Controversies between Governor & CM
Over the years the position and the rift of powers of the governor and the state government have been a highlight. In the past few years, there were various notable incidents that were extremely controversial and placed the governors under the eyes of suspicion. Recent examples of such drama could be seen in West Bengal, Maharashtra, Karnataka, Andhra Pradesh, Kerala, and the list goes on. Suspicion falls usually on the governor because it is an agent of the center and the center being a majority government, it naturally becomes all against one.
Controversies like taking a long time in giving assent to bills, commenting on policies and politics on the state government, creating issues on the selection of the chief minister, demanding information n day to day administrations of the state are some of the issues to name a few that has happened in the last few years. In most of the cases, even well-intended intervention by the Governor has been portrayed by the ruling party as misuse of power or ‘acting as center’s puppet’.
The root cause of this ‘overpowering’ feature of the Governor arises from Article 356 of the Constitution of India which gives the governor the power to advise the President of Indian to proclaim emergency in the state on grounds of ‘constitutional breakdown’. No liberal democracy in the world provides for such an article in their constitution (except Pakistan). Both India and Pakistan have derived this article from the Government on India act, 1935.
The leaders of the Indian freedom struggle were completely against it, however, it was still implemented in the Indian Constitutions in the pretext that it will preserve the democracy in the post-independent era. Dr. B. R. Ambedkar had assured that Article 356 would remain a dead letter. However, the article was used more than 125 times post-independence.
Indira Gandhi used the emergency provision to remove the opposition party from the state, at least 27 times followed by the Janata Party following the same fashion removed nine Congress majority governments in 1977. On returning to power Indira Gandhi removed nine opposition majority government at once. She was known for using the emergency provision 39 times from 1966 to 1980. The subsequent governments too followed the same pattern. The misuse of the article for political gain could be seen.
The SR Bommai case[i]
In 1975 the 38th Amendment made the President invoking Article 356 conclusive and final, beyond the scope of judicial review and it cannot be challenged in any court on any grounds. However, this was reversed by the 44th Amendment Act in 1978 stating that the satisfaction of the President was not beyond judicial review. The S.R. Bommai case following the Sarkaria Commission’s recommendations overturned the long-standing tradition that Article 356 is beyond judicial review. A nine-member bench of the Supreme Court decided the scope of Article 356 of the constitution of India. It made the following observations;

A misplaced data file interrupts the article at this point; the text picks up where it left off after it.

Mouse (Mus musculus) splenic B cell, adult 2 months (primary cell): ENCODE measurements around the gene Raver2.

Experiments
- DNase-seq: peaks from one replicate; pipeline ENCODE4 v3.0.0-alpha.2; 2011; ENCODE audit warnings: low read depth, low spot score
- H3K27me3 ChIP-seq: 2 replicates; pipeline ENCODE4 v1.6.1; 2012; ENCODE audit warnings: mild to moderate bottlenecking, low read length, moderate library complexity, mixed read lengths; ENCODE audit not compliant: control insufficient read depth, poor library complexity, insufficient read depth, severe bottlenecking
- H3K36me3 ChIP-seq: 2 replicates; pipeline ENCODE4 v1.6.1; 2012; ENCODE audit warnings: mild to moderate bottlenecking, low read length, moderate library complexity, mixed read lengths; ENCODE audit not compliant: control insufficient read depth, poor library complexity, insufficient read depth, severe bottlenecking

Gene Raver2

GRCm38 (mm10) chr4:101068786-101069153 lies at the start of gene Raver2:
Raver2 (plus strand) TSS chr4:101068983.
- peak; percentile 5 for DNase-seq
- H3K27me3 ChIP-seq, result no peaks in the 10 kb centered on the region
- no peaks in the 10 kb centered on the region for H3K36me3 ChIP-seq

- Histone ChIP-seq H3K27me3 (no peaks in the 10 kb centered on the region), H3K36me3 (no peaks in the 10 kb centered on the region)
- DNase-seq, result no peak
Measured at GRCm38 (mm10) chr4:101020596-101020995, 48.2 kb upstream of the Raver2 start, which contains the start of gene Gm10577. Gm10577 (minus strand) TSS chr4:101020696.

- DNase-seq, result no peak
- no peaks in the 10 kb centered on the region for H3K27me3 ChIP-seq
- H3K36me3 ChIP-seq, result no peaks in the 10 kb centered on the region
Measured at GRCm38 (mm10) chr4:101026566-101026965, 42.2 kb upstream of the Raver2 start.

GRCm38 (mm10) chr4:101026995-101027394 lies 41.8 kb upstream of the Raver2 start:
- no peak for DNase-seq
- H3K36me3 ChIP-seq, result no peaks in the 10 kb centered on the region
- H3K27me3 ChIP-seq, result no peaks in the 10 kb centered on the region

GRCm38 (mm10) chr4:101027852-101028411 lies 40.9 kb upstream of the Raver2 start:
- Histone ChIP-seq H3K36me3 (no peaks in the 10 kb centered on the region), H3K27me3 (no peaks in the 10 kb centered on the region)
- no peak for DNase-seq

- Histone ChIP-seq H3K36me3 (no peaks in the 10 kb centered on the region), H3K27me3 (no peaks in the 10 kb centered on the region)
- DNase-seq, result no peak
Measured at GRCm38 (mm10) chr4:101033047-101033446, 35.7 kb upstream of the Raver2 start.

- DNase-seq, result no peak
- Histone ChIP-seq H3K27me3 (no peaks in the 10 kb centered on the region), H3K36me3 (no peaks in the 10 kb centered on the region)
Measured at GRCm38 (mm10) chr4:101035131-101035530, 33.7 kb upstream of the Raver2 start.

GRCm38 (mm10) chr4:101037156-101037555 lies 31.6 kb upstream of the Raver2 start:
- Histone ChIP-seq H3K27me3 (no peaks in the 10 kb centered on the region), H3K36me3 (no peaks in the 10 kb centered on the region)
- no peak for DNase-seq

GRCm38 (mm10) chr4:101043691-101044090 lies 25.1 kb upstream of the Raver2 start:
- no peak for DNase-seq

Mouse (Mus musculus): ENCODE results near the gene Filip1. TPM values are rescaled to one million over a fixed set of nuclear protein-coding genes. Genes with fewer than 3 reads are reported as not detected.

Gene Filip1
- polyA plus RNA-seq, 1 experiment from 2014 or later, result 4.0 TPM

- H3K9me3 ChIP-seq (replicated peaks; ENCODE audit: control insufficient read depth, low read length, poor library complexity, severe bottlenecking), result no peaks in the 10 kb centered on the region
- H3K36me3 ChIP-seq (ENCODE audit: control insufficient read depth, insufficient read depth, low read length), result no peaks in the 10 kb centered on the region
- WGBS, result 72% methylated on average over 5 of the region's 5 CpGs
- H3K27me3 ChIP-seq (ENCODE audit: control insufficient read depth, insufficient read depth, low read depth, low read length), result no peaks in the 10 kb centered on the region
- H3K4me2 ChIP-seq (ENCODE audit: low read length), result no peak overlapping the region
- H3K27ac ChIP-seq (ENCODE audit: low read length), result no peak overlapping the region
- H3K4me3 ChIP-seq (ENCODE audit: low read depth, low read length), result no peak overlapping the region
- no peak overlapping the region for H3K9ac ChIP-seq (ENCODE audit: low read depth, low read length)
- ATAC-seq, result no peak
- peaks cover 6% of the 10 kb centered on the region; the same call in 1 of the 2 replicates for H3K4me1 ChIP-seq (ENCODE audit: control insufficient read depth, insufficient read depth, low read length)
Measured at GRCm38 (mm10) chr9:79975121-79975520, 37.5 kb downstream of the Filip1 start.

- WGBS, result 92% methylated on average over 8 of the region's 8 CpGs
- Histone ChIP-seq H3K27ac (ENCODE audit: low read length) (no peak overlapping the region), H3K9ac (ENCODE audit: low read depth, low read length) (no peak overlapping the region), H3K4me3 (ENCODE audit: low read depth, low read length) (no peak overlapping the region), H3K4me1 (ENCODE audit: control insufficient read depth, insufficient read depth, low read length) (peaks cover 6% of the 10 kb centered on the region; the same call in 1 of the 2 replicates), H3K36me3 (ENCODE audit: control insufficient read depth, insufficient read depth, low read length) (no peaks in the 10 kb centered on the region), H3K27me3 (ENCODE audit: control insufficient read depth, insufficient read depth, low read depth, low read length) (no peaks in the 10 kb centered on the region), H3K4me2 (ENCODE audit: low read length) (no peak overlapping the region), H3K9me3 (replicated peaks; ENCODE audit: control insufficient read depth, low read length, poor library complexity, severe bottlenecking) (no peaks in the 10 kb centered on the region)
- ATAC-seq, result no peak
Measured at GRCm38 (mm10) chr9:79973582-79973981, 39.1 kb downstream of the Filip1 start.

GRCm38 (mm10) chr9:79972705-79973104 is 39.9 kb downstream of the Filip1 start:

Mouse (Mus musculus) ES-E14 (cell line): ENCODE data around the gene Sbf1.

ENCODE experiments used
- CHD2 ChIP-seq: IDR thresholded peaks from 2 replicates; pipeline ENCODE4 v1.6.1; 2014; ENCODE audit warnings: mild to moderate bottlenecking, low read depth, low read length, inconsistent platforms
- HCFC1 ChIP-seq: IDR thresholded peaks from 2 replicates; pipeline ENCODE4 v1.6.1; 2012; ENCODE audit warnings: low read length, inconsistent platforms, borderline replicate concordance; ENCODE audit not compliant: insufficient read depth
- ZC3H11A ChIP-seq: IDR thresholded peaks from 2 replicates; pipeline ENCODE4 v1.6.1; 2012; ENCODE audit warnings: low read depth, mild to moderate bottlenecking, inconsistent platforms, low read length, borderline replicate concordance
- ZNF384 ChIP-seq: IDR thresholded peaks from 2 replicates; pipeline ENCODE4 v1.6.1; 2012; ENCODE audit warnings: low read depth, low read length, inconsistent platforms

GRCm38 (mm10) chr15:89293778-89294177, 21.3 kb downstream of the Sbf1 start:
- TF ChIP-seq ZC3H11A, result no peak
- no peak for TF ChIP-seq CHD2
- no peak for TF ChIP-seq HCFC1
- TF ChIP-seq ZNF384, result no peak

- The President’s proclamation of imposing President’s Rule is subject to judicial review.
- If the action taken by the President is found to be under irrelevant, extraneous, immoral ground or if it is found to be malaise or perverse then such action can be struck down by the court. If the court finds the reasons to be unconstitutional and invalid then it has the power to restores the state government and revive the state legislative assembly.
- The center shall have to prove and provide relevant matters to justify the imposition of the president’s rule in the state.
- Any state government trying to peruse ‘anti-secular politics’ defying the basic structure of the constitution will be liable under Article 356.
- If the question so arises that the state government has lost its majority then it should be proved on the floor of the house and until then the government should not dissolve.
- The powers prescribed under Article 356 is exceptional and should be used only occasionally to meet the requirements of special situations.
- In Instances where the Governor makes its own decision without allowing the ministry to prove its majority, internal disturbances not amounting to internal subversion or physical breakdown, the state government is not given prior warning would stand as improper grounds for imposing emergency.
The way forward
The Governor has an indispensable role in the successful working of democracy. A code of conduct should be developed both by the center and the state for the smooth functioning of the post of Governor. It is important to understand that the Governor, apart from holding a political post also holds a moral position in their respective state.
The Governor is the next person whom the people of the state trust when the state machinery breaks down. Keeping this in mind the governor must act judiciously and try and stay away from the cheap politics of the center and state. Lastly, the President must use its powers of suspensive veto in case of malicious application of Article 356.
[i] S.R. Bommai vs Union Of India, 1994 AIR 1918
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